Australia's Chief Scientist

Opening of the ANU Heavy Ion Accelerator Facility Symposium

You can download Professor Chubb’s talking points as a PDF here.

  • Good morning, it is a pleasure to be here.
    • Only nuclear physics university program in Australia
    • A source of international collaboration
      • 2500 hours of beamtime for over 50 international users (2009-12)
      • MOUs with UK, USA, Europe and two under development with China and Brazil
      • New users recently from France, USA, Germany, Japan, China
      • I understand there are more than 120 international guests here today.

    • Collaboration benefits all parties – between 2002-10 citations per paper nearly tripled if there were two or more authors[1].
    • In 2011, 35% of all articles published in international journals were internationally collaborative.
    • Between 2002 -2010, internationally co-authored publications in Australia more than tripled.[2]
    • Now, more than 40% of Australian publications are co-authored with international collaborators[3]
    • As a country, our top collaborating partners are in order:  the US, the UK, China, Germany, Canada, France[4].
    • They are also the countries with which this facility has strong links.
    • If Australia wants to be able to continue to collaborate and compete with these nations, we must align our research effort both with our own interests, and with the rest of the world. We need a strategic approach to our investment.
    • This is why the government established the Australian Research Committee, which I Chair.
  • NRIP
    Our first task was to develop a National Research Investment Plan to provide a strategic framework to help government make decisions about:

    • How much funding should be given in certain areas
    • How to balance research investment between basic and applied research
    • How to balance investment between universities, industry and government agencies.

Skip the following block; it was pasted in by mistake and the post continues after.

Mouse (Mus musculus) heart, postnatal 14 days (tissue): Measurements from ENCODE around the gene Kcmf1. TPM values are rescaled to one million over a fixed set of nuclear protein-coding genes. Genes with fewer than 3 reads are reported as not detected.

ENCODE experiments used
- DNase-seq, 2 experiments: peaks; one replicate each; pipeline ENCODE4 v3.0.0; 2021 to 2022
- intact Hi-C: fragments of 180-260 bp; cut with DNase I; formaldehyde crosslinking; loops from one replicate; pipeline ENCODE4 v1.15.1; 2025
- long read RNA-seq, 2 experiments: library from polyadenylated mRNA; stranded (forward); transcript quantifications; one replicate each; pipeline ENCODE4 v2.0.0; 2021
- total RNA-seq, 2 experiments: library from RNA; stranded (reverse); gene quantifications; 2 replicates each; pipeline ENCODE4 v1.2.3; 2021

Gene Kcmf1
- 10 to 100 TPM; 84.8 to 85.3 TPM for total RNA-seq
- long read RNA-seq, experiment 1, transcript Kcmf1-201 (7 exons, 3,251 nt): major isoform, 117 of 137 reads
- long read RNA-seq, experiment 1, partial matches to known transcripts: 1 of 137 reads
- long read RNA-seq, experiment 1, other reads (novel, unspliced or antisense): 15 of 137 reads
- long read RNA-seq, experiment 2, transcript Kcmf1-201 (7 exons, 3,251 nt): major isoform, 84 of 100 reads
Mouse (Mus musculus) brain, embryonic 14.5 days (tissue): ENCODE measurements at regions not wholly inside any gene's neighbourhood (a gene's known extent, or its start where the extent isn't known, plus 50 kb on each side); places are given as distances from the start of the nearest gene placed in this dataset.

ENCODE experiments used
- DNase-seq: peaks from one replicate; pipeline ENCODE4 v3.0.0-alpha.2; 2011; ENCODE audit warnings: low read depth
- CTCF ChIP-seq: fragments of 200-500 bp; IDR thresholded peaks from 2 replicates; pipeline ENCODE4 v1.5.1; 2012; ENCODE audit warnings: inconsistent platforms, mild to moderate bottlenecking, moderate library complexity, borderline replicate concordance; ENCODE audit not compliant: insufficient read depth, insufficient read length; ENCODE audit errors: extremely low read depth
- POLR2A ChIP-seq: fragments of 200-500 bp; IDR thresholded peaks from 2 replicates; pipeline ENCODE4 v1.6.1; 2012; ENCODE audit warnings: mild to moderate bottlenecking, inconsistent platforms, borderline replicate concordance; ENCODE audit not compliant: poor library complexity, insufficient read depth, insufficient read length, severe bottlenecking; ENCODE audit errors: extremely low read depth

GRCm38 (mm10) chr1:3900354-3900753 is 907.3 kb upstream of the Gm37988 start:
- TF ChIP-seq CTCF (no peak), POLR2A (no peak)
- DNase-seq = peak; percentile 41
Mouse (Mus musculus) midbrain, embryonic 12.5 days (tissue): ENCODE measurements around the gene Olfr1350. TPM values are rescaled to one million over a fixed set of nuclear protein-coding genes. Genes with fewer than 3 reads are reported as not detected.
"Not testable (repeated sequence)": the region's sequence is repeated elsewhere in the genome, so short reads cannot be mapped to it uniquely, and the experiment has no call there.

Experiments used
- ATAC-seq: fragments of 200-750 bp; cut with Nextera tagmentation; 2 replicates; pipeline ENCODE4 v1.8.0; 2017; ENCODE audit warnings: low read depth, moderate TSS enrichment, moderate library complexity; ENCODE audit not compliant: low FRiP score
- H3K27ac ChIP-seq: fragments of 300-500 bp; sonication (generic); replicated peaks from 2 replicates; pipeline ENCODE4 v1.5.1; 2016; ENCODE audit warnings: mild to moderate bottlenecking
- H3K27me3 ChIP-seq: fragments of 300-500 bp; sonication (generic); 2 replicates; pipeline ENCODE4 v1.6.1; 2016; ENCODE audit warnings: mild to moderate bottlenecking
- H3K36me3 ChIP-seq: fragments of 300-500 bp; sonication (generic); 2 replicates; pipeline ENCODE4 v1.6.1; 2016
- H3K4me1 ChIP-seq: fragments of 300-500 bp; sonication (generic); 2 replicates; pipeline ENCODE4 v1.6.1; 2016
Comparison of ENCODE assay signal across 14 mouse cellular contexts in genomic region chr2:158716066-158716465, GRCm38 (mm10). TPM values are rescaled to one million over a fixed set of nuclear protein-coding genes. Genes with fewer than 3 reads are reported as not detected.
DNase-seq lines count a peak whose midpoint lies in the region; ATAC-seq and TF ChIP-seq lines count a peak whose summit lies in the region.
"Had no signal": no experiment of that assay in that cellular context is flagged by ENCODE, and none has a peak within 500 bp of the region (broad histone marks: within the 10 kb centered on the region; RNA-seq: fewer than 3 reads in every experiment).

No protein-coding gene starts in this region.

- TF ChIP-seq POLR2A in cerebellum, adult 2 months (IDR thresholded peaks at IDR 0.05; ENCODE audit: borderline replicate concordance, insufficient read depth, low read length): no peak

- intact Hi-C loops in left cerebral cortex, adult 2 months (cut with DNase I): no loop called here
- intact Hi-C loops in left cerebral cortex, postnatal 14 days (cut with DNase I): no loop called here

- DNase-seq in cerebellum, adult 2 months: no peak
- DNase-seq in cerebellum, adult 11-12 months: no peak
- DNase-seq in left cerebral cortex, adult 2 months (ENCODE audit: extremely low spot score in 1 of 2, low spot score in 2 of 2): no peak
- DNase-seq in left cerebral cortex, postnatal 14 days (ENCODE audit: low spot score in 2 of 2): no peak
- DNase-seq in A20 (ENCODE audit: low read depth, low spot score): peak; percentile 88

• Late last year we began work to determine the major societal challenges facing Australia. From these we can determine what our research priorities should be.
    • Much of the research conducted here at the HIAF contributes to these challenges – Materials, Environmental Sciences, Waste Management, Defence, Climate Change
    • NRIP does not suggest that all research funding should go to priorities.
    • Must be room for curiosity driven, transformative, paradigm-shifting research
    • This facility performs both basic and applied research – Quantum Physics
    • However, nuclear physics is a vulnerable area for Australian science.
    • Australia produces only 1.3% of the world’s publications on nuclear physics (below average for Australian science as a whole and physics in general)
  • However, while the quantity of research in nuclear science might be small, the qualityof our research is high.
    • Our performance in quality is on par with, and even slightly higher than the EU 15[5].
    • The average number of citations per paper between 2001-2011 was 4.87 for the EU-15, and 6.23 for Australia.
    • On the percentage of publications being cited we performed better than the EU 15 every year between 2001-2011 (Avg: EU-15 72%, AUS 78% of papers cited)
  • Although our quantity is small, the quality of our research is up there with the best.
  • This facility is world-class and its contribution to the quality of our research cannot be overlooked. The high level of collaboration, the impact it is making in teaching students and creating research opportunities is second to none.
  • I am pleased to be here today to support this facility, and hope the discussions had at this symposium will continue to support Australia on its path to scientific excellence.





[1] Health of Australia Science

[2] Health of Australian Science

[3] Thomson Reuters

[4] Health of Australian Science

[5] EU 15 includes: Austria, Belgium, Denmark, Finland, France, Germany, Greece, Ireland, Italy, Luxembourg, Netherlands, Portugal, Spain, Sweden, United Kingdom.